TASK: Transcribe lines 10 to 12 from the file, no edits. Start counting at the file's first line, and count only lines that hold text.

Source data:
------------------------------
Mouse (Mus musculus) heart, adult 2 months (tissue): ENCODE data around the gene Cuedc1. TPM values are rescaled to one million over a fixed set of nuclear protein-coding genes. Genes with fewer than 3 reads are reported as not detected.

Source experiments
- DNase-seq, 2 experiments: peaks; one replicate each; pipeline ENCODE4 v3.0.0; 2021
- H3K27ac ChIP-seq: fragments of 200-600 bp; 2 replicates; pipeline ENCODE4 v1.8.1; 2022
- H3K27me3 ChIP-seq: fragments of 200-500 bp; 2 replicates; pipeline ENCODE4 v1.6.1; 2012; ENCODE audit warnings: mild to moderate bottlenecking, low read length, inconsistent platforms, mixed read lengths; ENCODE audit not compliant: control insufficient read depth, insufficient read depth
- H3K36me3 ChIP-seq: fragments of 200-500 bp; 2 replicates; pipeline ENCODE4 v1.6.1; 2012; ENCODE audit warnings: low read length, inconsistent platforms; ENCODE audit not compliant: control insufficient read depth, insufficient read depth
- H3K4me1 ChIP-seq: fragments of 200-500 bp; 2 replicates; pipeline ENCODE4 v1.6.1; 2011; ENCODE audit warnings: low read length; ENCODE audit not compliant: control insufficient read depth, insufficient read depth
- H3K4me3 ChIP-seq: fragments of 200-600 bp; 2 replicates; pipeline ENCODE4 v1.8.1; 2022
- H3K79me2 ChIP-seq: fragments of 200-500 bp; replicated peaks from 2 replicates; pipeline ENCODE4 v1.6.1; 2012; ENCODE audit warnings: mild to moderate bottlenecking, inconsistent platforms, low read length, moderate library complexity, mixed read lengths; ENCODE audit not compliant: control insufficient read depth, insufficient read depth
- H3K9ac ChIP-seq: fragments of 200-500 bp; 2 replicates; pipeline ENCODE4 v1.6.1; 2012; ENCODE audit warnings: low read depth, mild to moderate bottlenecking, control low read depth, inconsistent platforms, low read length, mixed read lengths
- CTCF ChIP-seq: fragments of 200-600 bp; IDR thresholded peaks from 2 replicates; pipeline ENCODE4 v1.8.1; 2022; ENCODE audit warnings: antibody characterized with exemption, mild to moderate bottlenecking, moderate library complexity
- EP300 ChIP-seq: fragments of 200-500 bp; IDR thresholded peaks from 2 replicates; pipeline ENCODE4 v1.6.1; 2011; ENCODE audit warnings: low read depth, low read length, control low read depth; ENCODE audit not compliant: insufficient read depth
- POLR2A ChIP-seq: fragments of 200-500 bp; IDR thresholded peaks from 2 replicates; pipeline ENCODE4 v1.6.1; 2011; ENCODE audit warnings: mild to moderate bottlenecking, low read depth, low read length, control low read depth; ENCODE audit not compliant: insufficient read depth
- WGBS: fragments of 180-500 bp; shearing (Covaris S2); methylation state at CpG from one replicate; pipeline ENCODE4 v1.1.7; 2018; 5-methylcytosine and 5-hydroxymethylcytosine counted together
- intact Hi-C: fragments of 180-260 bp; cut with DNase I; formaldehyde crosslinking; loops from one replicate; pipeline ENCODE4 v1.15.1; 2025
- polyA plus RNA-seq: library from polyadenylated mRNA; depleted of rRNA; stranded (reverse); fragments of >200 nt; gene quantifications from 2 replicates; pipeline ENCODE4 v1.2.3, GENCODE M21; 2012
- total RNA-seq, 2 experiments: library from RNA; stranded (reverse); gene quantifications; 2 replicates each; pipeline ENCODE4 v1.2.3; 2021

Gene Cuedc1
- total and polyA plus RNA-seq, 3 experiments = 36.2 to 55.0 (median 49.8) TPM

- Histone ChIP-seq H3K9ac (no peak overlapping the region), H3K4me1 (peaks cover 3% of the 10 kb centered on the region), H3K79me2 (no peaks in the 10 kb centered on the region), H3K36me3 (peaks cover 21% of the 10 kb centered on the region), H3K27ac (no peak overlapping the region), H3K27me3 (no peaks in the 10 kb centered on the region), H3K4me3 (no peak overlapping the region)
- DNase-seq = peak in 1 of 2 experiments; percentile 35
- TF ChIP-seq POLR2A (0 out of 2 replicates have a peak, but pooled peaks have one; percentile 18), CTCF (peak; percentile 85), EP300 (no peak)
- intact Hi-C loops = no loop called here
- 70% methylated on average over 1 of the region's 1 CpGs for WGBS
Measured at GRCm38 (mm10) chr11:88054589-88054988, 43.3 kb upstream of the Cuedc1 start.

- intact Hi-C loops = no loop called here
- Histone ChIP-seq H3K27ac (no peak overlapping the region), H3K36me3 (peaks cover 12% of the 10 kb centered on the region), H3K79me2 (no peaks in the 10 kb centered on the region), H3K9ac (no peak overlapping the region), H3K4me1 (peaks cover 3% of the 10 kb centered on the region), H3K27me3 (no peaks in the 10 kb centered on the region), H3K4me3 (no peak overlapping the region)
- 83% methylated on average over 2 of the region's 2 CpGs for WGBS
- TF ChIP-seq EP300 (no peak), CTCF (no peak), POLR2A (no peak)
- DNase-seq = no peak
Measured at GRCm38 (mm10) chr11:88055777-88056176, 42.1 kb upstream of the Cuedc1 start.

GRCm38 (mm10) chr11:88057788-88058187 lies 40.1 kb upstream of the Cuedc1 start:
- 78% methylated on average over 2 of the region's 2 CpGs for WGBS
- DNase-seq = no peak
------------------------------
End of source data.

- H3K9ac ChIP-seq: fragments of 200-500 bp; 2 replicates; pipeline ENCODE4 v1.6.1; 2012; ENCODE audit warnings: low read depth, mild to moderate bottlenecking, control low read depth, inconsistent platforms, low read length, mixed read lengths
- CTCF ChIP-seq: fragments of 200-600 bp; IDR thresholded peaks from 2 replicates; pipeline ENCODE4 v1.8.1; 2022; ENCODE audit warnings: antibody characterized with exemption, mild to moderate bottlenecking, moderate library complexity
- EP300 ChIP-seq: fragments of 200-500 bp; IDR thresholded peaks from 2 replicates; pipeline ENCODE4 v1.6.1; 2011; ENCODE audit warnings: low read depth, low read length, control low read depth; ENCODE audit not compliant: insufficient read depth